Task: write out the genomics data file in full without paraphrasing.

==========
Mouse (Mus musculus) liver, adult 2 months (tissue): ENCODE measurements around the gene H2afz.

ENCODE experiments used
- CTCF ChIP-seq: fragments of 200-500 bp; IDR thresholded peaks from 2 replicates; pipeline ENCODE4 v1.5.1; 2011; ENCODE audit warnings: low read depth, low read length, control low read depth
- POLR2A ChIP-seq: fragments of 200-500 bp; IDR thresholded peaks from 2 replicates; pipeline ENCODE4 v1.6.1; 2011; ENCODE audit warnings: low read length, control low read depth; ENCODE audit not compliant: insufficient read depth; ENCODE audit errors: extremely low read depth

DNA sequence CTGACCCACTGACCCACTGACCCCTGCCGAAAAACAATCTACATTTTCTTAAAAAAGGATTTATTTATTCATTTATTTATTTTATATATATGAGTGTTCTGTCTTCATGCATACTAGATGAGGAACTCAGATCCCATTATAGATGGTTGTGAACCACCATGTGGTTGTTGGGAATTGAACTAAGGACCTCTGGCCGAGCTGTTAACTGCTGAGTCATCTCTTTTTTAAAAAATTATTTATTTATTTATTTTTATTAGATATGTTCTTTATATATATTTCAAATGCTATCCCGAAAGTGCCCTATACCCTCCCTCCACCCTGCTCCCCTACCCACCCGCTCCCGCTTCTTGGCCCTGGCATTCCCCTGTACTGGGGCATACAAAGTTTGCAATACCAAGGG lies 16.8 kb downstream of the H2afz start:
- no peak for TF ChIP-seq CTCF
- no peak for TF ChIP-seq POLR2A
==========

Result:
Mouse (Mus musculus) liver, adult 2 months (tissue): ENCODE measurements around the gene H2afz.

ENCODE experiments used
- CTCF ChIP-seq: fragments of 200-500 bp; IDR thresholded peaks from 2 replicates; pipeline ENCODE4 v1.5.1; 2011; ENCODE audit warnings: low read depth, low read length, control low read depth
- POLR2A ChIP-seq: fragments of 200-500 bp; IDR thresholded peaks from 2 replicates; pipeline ENCODE4 v1.6.1; 2011; ENCODE audit warnings: low read length, control low read depth; ENCODE audit not compliant: insufficient read depth; ENCODE audit errors: extremely low read depth

DNA sequence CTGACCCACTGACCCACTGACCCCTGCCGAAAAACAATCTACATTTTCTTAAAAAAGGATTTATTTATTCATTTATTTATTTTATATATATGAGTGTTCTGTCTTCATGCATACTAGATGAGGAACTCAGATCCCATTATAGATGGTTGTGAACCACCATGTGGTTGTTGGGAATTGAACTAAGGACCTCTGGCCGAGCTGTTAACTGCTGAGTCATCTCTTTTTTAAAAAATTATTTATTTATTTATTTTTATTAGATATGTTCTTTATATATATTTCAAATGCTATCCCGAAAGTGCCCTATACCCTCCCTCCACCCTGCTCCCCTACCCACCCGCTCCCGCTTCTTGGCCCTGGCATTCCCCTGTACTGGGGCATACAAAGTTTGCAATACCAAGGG lies 16.8 kb downstream of the H2afz start:
- no peak for TF ChIP-seq CTCF
- no peak for TF ChIP-seq POLR2A